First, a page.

Former head of Gulf Cartel receives life sentence for importing kilos of drugs
BROWNSVILLE, Texas – A 51-year-old Mexican national who was head of Cartel del Golfo (CDG) from 2003 to 2012 has been ordered to prison and to pay millions for his role in conspiring to distribute cocaine and marijuana from Mexico into the United States, announced U.S. Attorney Jennifer B. Lowery.
Jorge Costilla-Sanchez pleaded guilty Sept. 26, 2017.
Today, U.S. District Judge Fernando Rodriguez Jr. ordered Costilla-Sanchez to serve the rest of his life in federal prison. At the hearing, the court heard additional information detailing how Costilla-Sanchez profited $5 million from drug trafficking. He was ordered to pay a money judgment in that amount. In handing down the sentence, Judge Rodriguez noted Costilla-Sanchez’s extensive involvement in trafficking illegal drugs into the country. The court commented that during the 10 years Costilla-Sanchez was the head of the CDG, he lead a violent criminal organization, using guns and intimidation to maintain control of their illegal drug trafficking enterprise and resorting to violence and killing to maintain power.
“This was a long, but very important case to the district and especially our partners in Brownsville," said Lowery. "The life sentence speaks for itself. Justice has now been served.”
“Today’s sentencing is the culmination of years of relentless work by Homeland Security Investigations (HSI) and its partners targeting the Cartel del Gulfo,” said Acting Special Agent in Charge Craig Larrabee of HSI - San Antonio. “This investigation highlights HSI’s dedication to go after cartel members importing dangerous drugs into our communities. This sentence will send a resounding message that transnational criminal organizations are being continuously investigated and their leaders will be brought to justice.”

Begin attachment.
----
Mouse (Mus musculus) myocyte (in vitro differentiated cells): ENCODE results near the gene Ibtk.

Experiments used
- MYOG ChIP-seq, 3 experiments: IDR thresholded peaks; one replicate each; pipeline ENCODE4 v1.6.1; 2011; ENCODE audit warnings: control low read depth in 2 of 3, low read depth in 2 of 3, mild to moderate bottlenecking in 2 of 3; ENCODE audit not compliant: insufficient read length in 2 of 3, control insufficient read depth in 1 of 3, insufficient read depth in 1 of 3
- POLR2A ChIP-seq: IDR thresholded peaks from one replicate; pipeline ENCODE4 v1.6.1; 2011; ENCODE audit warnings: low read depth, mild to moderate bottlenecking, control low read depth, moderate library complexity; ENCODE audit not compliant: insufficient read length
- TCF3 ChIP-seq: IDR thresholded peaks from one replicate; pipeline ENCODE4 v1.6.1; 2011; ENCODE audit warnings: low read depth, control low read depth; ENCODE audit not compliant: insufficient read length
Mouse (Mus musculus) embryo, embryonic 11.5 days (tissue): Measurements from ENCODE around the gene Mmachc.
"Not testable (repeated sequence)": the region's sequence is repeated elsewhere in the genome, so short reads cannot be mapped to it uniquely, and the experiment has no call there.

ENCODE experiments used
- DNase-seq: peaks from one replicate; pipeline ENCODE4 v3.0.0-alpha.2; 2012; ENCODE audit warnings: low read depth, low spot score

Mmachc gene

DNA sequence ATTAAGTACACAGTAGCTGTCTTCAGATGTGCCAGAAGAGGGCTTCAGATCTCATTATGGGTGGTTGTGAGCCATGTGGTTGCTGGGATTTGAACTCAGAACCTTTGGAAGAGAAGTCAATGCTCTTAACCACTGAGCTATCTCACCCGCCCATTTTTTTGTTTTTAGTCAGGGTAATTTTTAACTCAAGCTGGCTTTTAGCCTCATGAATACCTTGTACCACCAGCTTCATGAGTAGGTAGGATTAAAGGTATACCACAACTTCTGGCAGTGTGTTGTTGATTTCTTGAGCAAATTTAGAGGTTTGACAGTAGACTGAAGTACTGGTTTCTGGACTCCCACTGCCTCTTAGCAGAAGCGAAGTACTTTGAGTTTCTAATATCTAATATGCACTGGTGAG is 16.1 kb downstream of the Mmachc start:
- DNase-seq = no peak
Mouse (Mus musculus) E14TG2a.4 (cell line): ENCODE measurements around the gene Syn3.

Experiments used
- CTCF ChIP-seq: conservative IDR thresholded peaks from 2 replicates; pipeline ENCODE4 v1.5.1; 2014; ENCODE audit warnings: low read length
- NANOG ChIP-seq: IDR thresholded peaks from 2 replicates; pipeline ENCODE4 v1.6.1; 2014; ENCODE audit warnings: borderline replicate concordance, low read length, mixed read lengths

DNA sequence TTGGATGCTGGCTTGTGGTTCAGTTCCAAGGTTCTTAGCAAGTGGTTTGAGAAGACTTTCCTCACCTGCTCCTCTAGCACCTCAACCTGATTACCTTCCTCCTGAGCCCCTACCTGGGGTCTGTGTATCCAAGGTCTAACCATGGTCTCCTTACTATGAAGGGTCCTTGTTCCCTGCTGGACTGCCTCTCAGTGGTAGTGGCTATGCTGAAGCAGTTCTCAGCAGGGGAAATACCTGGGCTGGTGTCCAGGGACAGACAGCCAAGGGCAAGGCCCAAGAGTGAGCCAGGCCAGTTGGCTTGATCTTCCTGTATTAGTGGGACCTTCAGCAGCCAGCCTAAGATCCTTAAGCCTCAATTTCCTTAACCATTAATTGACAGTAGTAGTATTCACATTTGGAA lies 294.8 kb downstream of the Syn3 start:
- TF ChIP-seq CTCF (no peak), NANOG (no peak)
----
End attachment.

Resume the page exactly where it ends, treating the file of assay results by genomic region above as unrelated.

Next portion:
“High-ranking drug trafficking leaders like Costilla-Sanchez are not immune from facing stiff punishments,” said Special Agent in Charge Daniel C. Comeaux of the Drug Enforcement Administration (DEA) - Houston Division. “Costilla-Sanchez brought poison to our communities, and our collaborative efforts with our local and federal partners brought him to prison. We will continue to aggressively go after any drug trafficking organization wanting to profit from our communities.”
“This sentencing sends a clear message that organized drug trafficking organizations and threats against law enforcement will not be tolerated,” said FBI Special Agent in Charge Oliver E. Rich Jr. “The FBI continues to work alongside our partners to pursue and prosecute the leadership of drug trafficking cartels and dismantle their organizations. We thank the Organized Crime Drug Enforcement Task Force (OCDETF) for their collective efforts to bring this high-level criminal to justice.”
Costilla-Sanchez aka El Cos, Doble X and Dos Equis became head of CDG after the arrest of former CDG leader Osiel Cardenas in 2003. Prior to joining the cartel, Costilla-Sanchez was a municipal police officer in Matamoros, Tamaulipas, Mexico.
He was arrested in 2012 in Mexico at the request of the United States and in 2015. Costilla-Sanchez also previously pleaded guilty to threatening two federal agents from the FBI and while he was being investigated for drug trafficking in 1999.
CDG is a Mexican transnational criminal organization operating in Tamaulipas, Mexico. During the time Costilla-Sanchez was the leader, he was responsible for importing over 10,000 kilograms of cocaine and 140,000 kilograms of marijuana to the United States.
Costilla-Sanchez will remain in custody pending transfer to a U.S. Bureau of Prisons facility to be determined in the near future.
HSI, DEA and FBI conducted the OCDETF operation with the assistance of the U.S. Marshals Service and IRS-Criminal Investigation.
OCDETF identifies, disrupts and dismantles the highest-level drug traffickers, money launderers, gangs and transnational criminal organizations that threaten the United States by using a prosecutor-led, intelligence-driven, multi-agency approach that leverages the strengths of federal, state and local law enforcement agencies against criminal networks. Additional information about the OCDETF Program can be found on the Department of Justice’s OCDETF webpage.
Assistant U.S. Attorneys Jody Young and Karen Betancourt prosecuted the case. The Justice Department’s Office of International Affairs worked with law enforcement partners in Mexico to secure the arrest and extradition of Costilla-Sanchez to the United States.